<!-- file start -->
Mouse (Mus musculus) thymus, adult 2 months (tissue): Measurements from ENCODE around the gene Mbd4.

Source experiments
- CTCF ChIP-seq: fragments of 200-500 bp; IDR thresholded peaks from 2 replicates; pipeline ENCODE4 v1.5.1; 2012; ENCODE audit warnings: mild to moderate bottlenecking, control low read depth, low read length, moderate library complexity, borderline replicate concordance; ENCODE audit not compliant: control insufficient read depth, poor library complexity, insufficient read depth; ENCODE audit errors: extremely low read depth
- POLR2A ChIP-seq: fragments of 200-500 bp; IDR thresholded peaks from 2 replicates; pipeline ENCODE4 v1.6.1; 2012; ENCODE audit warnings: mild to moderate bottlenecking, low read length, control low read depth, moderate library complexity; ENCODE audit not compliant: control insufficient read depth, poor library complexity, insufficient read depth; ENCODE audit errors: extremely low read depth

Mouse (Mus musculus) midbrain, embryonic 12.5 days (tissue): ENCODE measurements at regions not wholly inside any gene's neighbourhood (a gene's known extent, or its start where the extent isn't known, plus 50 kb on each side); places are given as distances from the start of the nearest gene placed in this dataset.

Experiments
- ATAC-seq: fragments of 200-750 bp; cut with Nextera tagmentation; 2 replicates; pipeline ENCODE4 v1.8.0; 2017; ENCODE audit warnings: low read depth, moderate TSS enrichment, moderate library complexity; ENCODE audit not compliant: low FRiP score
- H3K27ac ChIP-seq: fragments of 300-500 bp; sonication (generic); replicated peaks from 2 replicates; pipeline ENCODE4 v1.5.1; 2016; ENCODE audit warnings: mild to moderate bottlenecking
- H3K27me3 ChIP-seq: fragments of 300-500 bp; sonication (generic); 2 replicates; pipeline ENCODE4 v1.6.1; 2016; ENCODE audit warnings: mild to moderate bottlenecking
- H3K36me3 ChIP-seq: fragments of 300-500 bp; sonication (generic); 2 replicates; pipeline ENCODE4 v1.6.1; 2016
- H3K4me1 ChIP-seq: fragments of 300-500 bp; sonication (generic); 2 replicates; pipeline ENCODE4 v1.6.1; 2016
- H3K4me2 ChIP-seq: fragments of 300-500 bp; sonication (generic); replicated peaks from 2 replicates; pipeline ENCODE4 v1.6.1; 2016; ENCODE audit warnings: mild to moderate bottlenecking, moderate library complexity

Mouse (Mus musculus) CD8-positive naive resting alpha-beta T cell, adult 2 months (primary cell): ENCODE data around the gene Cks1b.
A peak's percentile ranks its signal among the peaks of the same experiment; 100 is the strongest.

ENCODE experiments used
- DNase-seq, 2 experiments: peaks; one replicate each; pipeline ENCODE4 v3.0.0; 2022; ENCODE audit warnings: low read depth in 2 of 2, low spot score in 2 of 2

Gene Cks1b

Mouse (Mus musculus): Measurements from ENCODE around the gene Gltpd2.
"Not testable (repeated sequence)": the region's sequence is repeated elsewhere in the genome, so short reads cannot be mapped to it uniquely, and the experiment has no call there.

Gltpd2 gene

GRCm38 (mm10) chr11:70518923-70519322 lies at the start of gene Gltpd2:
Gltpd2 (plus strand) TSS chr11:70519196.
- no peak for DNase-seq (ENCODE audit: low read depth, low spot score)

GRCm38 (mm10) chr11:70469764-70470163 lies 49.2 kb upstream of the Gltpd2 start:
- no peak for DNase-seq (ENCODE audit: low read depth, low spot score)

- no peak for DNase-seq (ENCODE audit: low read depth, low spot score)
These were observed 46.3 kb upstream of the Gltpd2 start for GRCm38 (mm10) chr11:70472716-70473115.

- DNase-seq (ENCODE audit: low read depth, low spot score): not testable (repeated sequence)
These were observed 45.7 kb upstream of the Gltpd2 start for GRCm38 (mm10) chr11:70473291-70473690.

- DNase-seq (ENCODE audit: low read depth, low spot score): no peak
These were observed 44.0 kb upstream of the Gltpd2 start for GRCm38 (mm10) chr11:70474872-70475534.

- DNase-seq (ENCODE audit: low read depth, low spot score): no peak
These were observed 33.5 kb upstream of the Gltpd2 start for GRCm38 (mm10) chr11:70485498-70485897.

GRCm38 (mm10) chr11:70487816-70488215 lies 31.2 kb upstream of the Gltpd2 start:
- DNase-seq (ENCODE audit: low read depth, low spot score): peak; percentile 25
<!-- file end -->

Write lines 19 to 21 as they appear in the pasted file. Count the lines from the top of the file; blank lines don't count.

"Not testable (repeated sequence)": the region's sequence is repeated elsewhere in the genome, so short reads cannot be mapped to it uniquely, and the experiment has no call there.

Gltpd2 gene

GRCm38 (mm10) chr11:70518923-70519322 lies at the start of gene Gltpd2: